Thanksgiving is over and we move faster and faster into the retail season formerly known as the holiday season. There has been lots going on in my life, and it recently occurred to me that Thanksgiving goes hand in hand with apologies and forgiveness. Many think these are two sides of the same coin, but I disagree. Apologies and forgiveness usually go hand in hand, but they can also stand on their own.
I don’t think “I’m sorry” is really an apology; I translate “I’m sorry” to either “You caught me doing something I shouldn’t have, but if you hadn’t noticed I would still be doing it.” or “You’re obviously pissed about something and I think I know what it is but there is no reason why you should be angry”. Think of just about anyone in Hollywood or politics.
An apology is offered be one person to another in recognition for some wrong doing. It’s not enough to simply say “I apologize” though, because that fails to acknowledge what the person is apologizing for. A real apology incudes detail on what the person did that hurt the other, and an acknowledgement that the other was in fact hurt in some way. Going on to justify why what the person did to the other was right, in their best interest, or for the greater good isn’t helpful. If that requires explanation, then a consideration of whether or not the discussion is an apology or a “sorry” is probably in order.
Forgiveness is offered inwardly first, and may have an outward expression later. We forgive for ourselves, so that we can move forward. It is sometimes easier to forgive someone after they have genuinely apologized, but if a person can forgive without the apology then I think they are better off. Forgiveness is an accepting of the person – it is not agreement with the situation. One may, for example, forgive ones partner for cheating on them without agreeing that it was a good thing. We forgive people, not situations. Accepting one for who they are, good or bad, is forgiveness.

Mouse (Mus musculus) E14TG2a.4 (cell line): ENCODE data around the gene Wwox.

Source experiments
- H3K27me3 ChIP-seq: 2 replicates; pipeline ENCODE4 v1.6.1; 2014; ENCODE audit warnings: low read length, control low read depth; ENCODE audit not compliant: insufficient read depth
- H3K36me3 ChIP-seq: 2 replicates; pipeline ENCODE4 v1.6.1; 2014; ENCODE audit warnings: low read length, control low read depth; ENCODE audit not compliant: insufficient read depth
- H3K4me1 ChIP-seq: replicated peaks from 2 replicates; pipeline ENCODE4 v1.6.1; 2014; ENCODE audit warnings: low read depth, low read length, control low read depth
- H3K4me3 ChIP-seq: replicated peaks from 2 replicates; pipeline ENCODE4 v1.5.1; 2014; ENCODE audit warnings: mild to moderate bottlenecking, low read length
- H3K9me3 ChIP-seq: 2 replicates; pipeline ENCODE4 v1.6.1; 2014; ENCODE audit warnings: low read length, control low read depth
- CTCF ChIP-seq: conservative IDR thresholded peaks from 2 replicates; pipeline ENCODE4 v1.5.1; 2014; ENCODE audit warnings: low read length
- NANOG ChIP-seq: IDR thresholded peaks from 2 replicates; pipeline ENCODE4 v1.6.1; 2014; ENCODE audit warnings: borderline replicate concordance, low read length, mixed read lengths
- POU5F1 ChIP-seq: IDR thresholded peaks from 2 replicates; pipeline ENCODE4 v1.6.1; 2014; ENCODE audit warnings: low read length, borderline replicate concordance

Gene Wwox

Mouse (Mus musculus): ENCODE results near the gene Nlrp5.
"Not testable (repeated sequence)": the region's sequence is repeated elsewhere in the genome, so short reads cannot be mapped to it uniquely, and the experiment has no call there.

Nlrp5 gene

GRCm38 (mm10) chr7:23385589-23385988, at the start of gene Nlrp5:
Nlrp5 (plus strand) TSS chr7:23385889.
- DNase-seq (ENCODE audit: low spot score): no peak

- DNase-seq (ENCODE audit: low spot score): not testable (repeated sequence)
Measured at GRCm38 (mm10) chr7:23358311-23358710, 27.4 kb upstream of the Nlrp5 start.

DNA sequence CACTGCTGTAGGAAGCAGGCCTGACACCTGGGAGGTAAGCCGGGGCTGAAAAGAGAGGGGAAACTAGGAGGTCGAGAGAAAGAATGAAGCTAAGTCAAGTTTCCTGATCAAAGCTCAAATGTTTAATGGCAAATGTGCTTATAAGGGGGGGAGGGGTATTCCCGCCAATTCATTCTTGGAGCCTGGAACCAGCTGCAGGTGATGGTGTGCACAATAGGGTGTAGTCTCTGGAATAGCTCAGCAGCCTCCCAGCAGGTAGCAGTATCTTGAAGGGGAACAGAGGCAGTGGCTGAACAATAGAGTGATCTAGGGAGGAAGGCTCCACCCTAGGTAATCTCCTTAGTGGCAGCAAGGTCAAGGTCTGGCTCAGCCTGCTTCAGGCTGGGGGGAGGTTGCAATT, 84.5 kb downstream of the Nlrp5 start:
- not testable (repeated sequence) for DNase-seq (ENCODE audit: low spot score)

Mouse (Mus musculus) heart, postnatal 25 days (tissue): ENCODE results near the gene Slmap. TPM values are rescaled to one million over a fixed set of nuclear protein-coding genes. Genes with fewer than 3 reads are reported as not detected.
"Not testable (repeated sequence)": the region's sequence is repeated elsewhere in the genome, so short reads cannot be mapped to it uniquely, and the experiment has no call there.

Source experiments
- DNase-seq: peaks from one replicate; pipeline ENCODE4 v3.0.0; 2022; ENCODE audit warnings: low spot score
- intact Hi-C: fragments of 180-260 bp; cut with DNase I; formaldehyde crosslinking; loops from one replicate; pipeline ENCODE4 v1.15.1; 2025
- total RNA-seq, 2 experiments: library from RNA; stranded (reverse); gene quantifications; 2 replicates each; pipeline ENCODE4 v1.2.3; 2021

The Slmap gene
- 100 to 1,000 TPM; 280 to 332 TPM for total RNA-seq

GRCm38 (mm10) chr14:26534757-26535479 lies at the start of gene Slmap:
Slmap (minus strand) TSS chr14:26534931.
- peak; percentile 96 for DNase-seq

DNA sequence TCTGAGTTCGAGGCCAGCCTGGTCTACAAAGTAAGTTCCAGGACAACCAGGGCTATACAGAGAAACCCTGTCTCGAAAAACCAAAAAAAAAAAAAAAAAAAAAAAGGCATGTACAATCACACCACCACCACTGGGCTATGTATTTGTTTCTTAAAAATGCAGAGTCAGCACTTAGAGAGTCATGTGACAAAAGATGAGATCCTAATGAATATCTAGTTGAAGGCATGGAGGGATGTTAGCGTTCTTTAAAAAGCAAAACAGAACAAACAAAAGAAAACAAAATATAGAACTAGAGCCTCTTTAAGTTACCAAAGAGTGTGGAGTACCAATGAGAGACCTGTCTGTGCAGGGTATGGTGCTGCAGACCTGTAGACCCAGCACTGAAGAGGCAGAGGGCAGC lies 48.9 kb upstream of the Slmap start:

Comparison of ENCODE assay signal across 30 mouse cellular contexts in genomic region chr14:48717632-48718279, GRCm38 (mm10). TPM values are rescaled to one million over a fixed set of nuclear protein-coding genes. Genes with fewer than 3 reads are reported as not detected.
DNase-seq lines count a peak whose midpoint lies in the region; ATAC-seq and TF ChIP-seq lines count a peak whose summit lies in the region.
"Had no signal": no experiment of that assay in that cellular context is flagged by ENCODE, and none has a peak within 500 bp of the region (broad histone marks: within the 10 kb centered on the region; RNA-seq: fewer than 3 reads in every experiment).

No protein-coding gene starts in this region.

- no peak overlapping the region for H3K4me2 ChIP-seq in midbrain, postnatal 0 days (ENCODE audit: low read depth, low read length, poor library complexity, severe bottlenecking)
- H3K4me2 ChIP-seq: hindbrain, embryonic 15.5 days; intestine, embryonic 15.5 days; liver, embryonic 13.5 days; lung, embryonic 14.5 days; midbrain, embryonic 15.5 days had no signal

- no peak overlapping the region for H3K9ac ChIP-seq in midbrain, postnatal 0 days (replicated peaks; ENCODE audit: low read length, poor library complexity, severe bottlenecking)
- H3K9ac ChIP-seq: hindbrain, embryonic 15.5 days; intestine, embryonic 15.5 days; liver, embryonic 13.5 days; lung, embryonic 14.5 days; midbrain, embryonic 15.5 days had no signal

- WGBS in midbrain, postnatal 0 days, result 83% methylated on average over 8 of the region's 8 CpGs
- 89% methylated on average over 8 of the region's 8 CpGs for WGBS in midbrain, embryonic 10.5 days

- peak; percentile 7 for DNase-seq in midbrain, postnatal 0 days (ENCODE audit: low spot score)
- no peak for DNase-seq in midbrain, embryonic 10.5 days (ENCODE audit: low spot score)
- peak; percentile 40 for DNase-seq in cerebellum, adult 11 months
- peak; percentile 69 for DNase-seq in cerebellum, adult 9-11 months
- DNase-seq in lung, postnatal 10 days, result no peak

Which brings me to the time travel discussion. Apologies may be given and forgiveness may be offered, but in the end that doesn’t mean that the people involved go back to the way things were before the transgression. You’ve heard people say things like “Well, I apologized!” or “Yes, I’ve forgiven you!” before. These comments are usually made when one of the people feels that everything should go back to the way it used to be. Things can go back, but they don’t have to – there is a choice to be made after forgiveness, with our without an apology. The decision, to be made by the forgiver, is whether or not the other person is still welcome in their life and if so, in what way. No matter how much the apologizer (or other person if no apology was offered) might like things to go back to the way they were before, it’s up to the forgiver to decide and be comfortable with the decision. It’s not easy, but in the end it’s for the best.
Apologies and forgiveness do not a time machine make.
I hope you enjoyed your Thanksgiving.